John Field Piano Works

Author: 
Joan Chissell

John Field Piano Works

  • Air du bon roi Henri IV
  • Irish Dance, 'Go to the Devil'
  • Sehnsuchtswalzer
  • Fantaisie sur l'air de Martini
  • Rondeau écossois
  • Andante inédit
  • Variations in D minor on a Russian song, 'My dear
  • Variations in B flat on a Russian Air, 'Kamarinska
  • Marche triomphale
  • Nouvelle fantaisie
  • Nocturne
  • Polonaise en rondeau
  • Fantaisie sur un air russe, 'In the Garden'
  • (2) Album Leaves
  • Rondo

Lucky Field—and lucky us too—that he has dedicated fellow-Dubliners like John O'Conor and Miceal O'Rourke to uphold him on disc. With concertos, sonatas and of course the legendary nocturnes already in good supply, O'Rourke now offers a generous miscellany of long-forgotten miniatures mostly new to the catalogue.
Variation, either classically sectional or spun into the more romantically continuous quasi-fantasia, emerges as Field's favoured form. Not everything is as ear-catching in texture or tonal exploration at extremes of the fast-evolving keyboard as the (predictably) already recorded (by Richard Burnett) Russian song and Kamarinskaya sets. Certainly the longest of the Fantasias sur l'air de Martini lacks a sustained sense of direction—that is until its totally surprising outburst of temperament towards the end. But there are several posthumously published smaller gems, including a winsome Sehnsuchtswalzer, a reflective Andante inedit (thought to have been Field's last composition), two Album Leaves as dark-hued as they are brief, and last but not least a B flat Nocturne with repeated notes like a pre-echo of Chopin's D flat major Prelude. Nationally coloured Irish, Scottish and Polish dances, plus a Triumphal March and the spirited concluding A flat major Rondo, in their turn set your feet tapping.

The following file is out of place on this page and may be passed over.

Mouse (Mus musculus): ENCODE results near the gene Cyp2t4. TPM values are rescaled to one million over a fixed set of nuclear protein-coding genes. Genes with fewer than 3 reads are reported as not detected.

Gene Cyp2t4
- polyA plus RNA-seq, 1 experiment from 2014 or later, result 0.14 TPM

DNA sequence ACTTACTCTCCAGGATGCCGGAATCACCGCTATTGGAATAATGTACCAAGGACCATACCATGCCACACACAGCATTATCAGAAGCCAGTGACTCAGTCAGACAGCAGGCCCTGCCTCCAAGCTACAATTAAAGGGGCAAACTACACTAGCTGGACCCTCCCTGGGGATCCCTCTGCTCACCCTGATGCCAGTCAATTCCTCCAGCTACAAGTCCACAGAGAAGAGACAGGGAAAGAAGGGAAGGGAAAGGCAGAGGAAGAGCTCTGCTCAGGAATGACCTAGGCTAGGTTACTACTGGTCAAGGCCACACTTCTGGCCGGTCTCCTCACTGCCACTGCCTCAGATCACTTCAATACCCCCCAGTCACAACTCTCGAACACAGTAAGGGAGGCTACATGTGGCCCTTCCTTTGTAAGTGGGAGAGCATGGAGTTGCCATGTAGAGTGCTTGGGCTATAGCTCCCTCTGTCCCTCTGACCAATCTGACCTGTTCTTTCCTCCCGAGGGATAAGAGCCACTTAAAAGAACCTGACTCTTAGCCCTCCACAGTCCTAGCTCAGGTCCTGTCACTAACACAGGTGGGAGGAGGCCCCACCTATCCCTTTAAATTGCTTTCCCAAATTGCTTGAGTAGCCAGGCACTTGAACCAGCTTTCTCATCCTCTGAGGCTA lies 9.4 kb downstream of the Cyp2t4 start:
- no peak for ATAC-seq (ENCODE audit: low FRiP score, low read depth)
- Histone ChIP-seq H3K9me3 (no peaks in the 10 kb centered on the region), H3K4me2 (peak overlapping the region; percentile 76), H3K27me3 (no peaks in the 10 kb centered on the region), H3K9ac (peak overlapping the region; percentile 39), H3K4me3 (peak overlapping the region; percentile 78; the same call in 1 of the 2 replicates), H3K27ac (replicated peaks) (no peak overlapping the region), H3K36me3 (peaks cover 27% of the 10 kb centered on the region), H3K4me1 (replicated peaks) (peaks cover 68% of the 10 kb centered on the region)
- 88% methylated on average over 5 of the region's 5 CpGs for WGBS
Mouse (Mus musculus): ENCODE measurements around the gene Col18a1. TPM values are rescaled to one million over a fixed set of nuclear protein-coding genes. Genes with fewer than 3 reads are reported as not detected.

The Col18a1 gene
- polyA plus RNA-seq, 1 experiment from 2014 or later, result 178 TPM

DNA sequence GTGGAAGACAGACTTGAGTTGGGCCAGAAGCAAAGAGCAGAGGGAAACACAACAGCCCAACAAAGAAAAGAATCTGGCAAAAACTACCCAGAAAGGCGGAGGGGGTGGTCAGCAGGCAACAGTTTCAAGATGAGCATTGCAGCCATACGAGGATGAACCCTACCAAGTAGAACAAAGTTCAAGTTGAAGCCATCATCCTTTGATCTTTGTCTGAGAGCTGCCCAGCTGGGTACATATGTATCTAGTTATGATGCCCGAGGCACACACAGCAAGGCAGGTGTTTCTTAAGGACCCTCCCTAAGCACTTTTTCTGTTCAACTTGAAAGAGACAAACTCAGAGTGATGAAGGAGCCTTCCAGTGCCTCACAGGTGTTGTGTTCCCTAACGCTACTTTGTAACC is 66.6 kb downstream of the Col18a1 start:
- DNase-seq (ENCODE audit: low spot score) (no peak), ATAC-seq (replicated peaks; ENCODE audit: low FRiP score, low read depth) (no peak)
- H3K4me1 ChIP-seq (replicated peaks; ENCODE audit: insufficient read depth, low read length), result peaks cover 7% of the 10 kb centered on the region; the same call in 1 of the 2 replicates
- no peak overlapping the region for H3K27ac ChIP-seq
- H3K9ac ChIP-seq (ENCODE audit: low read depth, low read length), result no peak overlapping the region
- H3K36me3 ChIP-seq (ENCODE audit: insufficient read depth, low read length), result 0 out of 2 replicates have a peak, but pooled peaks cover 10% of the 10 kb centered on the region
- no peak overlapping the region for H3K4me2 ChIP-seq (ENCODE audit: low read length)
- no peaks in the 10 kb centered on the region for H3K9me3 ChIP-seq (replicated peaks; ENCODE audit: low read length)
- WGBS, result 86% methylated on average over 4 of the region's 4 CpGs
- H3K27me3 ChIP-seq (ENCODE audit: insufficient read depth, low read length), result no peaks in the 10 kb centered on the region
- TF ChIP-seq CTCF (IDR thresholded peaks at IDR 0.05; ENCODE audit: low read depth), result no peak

Recording in the warmly resonant Maltings at Snape, O'Rourke could have risked a more scintillating, devil-may-care brilliance in the Rondo. But I liked his refusal to inflate so much else, his preference for tactfully yielding sentiment in Field's gracious lyricism and delicacy in its fanciful fioritura rather than a self-conscious search for hidden depths that are simply not there.'

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